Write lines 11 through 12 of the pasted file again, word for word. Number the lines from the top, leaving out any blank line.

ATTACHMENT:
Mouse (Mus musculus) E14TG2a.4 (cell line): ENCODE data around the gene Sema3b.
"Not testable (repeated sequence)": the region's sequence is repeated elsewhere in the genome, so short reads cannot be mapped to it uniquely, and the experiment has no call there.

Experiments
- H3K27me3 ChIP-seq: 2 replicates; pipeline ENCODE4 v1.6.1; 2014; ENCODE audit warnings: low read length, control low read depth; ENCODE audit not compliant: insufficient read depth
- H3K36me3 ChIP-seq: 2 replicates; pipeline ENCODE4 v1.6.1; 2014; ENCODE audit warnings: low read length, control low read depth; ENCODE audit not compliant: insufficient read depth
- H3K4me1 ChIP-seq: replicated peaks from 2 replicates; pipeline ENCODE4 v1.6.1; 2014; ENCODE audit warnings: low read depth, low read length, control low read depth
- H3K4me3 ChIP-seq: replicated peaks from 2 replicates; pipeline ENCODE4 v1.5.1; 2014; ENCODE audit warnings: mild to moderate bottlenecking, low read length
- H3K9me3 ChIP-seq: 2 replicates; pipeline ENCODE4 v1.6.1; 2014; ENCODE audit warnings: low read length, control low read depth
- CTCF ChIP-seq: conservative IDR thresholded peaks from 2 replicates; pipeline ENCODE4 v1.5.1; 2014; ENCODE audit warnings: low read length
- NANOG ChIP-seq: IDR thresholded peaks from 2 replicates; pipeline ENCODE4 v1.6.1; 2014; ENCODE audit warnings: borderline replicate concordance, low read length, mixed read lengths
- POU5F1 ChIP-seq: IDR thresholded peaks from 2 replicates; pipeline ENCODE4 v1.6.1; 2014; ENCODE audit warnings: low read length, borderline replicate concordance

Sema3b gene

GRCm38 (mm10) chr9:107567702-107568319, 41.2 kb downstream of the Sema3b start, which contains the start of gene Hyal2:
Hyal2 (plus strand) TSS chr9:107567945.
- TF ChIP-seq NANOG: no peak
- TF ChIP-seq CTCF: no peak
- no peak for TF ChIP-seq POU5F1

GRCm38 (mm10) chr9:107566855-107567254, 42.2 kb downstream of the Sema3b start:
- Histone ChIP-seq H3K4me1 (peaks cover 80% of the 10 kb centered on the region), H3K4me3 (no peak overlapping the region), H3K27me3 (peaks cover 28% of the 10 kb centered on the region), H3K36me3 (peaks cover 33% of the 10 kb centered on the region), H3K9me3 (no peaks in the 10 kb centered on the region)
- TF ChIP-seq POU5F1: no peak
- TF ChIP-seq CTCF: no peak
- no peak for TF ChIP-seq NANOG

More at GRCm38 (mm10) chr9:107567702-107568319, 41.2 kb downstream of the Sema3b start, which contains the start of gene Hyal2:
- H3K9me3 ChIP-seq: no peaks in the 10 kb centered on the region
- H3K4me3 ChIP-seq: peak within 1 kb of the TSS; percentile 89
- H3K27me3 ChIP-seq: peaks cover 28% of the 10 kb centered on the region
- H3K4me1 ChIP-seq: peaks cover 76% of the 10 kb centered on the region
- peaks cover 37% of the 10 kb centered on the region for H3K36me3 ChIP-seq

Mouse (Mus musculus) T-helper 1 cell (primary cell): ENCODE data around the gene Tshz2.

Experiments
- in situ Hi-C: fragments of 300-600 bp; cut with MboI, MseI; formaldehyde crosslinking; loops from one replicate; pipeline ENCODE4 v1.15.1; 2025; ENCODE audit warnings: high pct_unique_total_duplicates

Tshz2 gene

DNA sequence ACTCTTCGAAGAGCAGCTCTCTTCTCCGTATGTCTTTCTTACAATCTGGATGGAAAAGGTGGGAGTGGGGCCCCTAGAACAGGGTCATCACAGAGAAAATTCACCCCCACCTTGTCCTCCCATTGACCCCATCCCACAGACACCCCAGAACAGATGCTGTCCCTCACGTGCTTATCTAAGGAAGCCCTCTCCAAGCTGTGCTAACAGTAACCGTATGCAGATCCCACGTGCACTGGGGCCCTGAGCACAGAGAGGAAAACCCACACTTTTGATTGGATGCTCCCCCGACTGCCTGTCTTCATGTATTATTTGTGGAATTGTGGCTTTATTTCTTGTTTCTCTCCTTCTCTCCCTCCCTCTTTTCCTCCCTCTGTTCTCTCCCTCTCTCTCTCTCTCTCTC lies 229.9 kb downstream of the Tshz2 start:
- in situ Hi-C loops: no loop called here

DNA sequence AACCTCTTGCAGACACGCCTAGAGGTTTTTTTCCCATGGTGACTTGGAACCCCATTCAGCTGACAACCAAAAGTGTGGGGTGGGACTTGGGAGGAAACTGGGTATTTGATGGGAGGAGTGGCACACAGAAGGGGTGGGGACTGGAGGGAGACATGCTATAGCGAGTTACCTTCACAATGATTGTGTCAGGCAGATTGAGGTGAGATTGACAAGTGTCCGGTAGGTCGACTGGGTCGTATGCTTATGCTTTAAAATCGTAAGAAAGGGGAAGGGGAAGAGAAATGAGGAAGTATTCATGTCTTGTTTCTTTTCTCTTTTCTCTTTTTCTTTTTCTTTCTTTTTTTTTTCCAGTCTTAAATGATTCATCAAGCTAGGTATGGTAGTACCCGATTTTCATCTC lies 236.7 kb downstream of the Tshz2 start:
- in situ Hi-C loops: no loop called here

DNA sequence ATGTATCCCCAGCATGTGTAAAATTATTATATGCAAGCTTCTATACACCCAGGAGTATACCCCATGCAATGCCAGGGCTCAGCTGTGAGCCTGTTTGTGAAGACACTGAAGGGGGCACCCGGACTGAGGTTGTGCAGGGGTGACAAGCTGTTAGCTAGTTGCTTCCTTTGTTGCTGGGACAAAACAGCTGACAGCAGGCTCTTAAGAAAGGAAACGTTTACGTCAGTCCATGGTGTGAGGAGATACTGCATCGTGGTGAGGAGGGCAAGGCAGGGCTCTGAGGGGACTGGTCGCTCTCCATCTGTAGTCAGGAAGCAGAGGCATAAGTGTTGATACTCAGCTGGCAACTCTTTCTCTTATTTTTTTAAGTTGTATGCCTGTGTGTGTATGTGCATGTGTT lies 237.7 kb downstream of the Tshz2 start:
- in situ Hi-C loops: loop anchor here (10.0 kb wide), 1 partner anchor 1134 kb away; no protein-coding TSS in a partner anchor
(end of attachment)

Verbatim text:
- POU5F1 ChIP-seq: IDR thresholded peaks from 2 replicates; pipeline ENCODE4 v1.6.1; 2014; ENCODE audit warnings: low read length, borderline replicate concordance

Sema3b gene